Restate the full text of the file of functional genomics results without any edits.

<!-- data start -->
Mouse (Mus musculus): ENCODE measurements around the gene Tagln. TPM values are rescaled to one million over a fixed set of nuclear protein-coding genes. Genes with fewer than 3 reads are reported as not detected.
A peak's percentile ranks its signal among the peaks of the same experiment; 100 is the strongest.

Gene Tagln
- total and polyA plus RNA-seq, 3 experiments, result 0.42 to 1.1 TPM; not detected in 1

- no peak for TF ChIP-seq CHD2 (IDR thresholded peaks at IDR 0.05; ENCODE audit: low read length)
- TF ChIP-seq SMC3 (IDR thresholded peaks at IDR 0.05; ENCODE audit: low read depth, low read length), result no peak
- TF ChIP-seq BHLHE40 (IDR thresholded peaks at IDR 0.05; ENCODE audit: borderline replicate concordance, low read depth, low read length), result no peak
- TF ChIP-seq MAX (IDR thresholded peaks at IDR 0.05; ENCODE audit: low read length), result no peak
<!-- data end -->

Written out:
Mouse (Mus musculus): ENCODE measurements around the gene Tagln. TPM values are rescaled to one million over a fixed set of nuclear protein-coding genes. Genes with fewer than 3 reads are reported as not detected.
A peak's percentile ranks its signal among the peaks of the same experiment; 100 is the strongest.

Gene Tagln
- total and polyA plus RNA-seq, 3 experiments, result 0.42 to 1.1 TPM; not detected in 1

- no peak for TF ChIP-seq CHD2 (IDR thresholded peaks at IDR 0.05; ENCODE audit: low read length)
- TF ChIP-seq SMC3 (IDR thresholded peaks at IDR 0.05; ENCODE audit: low read depth, low read length), result no peak
- TF ChIP-seq BHLHE40 (IDR thresholded peaks at IDR 0.05; ENCODE audit: borderline replicate concordance, low read depth, low read length), result no peak
- TF ChIP-seq MAX (IDR thresholded peaks at IDR 0.05; ENCODE audit: low read length), result no peak